In a world before Don LaFontaine was King of the Movie Trailers came only one man. One man from Tacoma. One man with a voice.
That man was Art Gilmore.
Many of us first heard Art’s tones over the top of a Bill Loose music bed from the Capitol Hi-Q library (C-95B) as he urged listeners or viewers to write for a free booklet to a box number in Pasadena and tune in again to ‘The World Tomorrow.’
But Art had an amazingly prolific career in broadcasting and acting long before that. He began on radio as a singer on KVI in 1934. Before LaFontaine, he was the King of the Movie Trailers. He wasn’t in all of them, but it sure seemed he was. From Rear Window to any number of cheesy science fiction/horror or beach party movies through the ‘50s into the ‘60s. But unlike LaFontaine, Art Gilmore was known for much more than telling people what starts Friday at a theatre near you. He appeared on camera in the original Dragnet. He was the narrator on the Joe McDoakes series of shorts for Warner Bros. He was the announcer for top radio shows like Dr. Christian, Lux Radio Theatre, Amos ‘n’ Andy. And for Red Skelton on television. None of this even touches on his industrial film narration. Or his leadership of the American Federation of Radio Artists. Or his work with the Red Cross. Or with the Pacific Pioneer Broadcasters Association. Or the announcing award named for him by Alpha Epsilon Rho at Washington State University.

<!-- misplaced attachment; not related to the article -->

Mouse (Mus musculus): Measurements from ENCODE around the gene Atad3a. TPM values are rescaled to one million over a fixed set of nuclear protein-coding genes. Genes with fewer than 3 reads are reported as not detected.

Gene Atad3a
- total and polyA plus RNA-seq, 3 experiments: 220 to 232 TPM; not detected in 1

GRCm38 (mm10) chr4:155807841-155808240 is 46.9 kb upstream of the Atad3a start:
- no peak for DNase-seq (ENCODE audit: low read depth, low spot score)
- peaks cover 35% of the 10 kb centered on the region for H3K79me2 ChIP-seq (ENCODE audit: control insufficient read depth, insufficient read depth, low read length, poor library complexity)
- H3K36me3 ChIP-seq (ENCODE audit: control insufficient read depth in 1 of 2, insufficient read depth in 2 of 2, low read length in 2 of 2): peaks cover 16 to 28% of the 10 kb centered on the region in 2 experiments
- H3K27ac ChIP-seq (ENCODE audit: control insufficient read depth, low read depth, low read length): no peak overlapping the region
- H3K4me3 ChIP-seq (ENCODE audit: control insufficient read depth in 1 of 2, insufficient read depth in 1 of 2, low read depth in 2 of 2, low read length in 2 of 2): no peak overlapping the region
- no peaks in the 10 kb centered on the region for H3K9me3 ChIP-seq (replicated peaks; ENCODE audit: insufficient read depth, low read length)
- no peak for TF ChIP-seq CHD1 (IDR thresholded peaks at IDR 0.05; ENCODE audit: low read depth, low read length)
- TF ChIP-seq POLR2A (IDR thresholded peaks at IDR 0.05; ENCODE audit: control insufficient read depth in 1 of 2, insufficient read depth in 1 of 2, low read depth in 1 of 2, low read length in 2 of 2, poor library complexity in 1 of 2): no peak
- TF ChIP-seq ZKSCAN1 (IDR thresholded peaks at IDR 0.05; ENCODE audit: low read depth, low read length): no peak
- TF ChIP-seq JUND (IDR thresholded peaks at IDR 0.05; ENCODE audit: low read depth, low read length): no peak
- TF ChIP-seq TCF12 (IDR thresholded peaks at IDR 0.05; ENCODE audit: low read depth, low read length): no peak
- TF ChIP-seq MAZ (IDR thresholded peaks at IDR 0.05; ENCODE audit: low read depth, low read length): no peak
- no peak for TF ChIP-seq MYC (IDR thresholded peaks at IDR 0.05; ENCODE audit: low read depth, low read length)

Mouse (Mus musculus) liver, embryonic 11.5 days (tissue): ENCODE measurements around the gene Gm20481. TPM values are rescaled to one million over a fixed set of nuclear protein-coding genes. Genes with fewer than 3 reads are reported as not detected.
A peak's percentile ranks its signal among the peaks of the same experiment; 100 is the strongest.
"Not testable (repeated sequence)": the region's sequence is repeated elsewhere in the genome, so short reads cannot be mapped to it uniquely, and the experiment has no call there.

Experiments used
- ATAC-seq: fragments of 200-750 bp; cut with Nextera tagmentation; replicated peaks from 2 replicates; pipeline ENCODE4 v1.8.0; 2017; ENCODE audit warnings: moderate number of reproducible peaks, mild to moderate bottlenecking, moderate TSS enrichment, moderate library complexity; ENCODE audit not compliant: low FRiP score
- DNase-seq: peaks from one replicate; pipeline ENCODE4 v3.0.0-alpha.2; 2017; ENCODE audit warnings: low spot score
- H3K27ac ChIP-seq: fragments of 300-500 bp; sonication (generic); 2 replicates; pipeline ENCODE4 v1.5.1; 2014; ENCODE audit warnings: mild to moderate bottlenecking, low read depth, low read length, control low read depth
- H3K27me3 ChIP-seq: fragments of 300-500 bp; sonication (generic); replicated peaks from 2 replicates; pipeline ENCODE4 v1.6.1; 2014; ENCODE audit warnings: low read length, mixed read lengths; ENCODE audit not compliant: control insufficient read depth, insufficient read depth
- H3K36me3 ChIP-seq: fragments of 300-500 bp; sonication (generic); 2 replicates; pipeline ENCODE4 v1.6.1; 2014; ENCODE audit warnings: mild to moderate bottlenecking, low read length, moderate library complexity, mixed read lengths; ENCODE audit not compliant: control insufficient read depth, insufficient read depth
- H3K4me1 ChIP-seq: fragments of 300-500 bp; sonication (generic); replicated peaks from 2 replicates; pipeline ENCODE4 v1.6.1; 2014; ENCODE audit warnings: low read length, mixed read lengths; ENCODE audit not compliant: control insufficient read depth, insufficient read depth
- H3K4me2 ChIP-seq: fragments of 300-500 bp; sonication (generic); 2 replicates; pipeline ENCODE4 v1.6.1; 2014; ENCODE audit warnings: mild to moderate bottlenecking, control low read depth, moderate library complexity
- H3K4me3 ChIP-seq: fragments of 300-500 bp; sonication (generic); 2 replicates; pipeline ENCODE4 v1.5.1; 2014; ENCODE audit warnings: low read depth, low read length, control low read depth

Or his connection to a certain blue hound.
Below are the end titles for the first Huckleberry Hound Show. The voice you hear belongs to Art Gilmore.
I’ve wondered if Art was on the Huck show at the behest of the sponsor. He did commercials for Kellogg’s. Here’s a fun one with Art and the wonderful Thurl Ravenscroft (Hal Smith is Tony, Jr). Anyone know if Hanna-Barbera did the animation? Ed Love maybe?
Art was a quiet, religious man by all accounts, married to the same woman for 72 years. I’ve always enjoyed his work and I hope I’ve given you a little taste of his connection to the early Hanna-Barbera cartoons.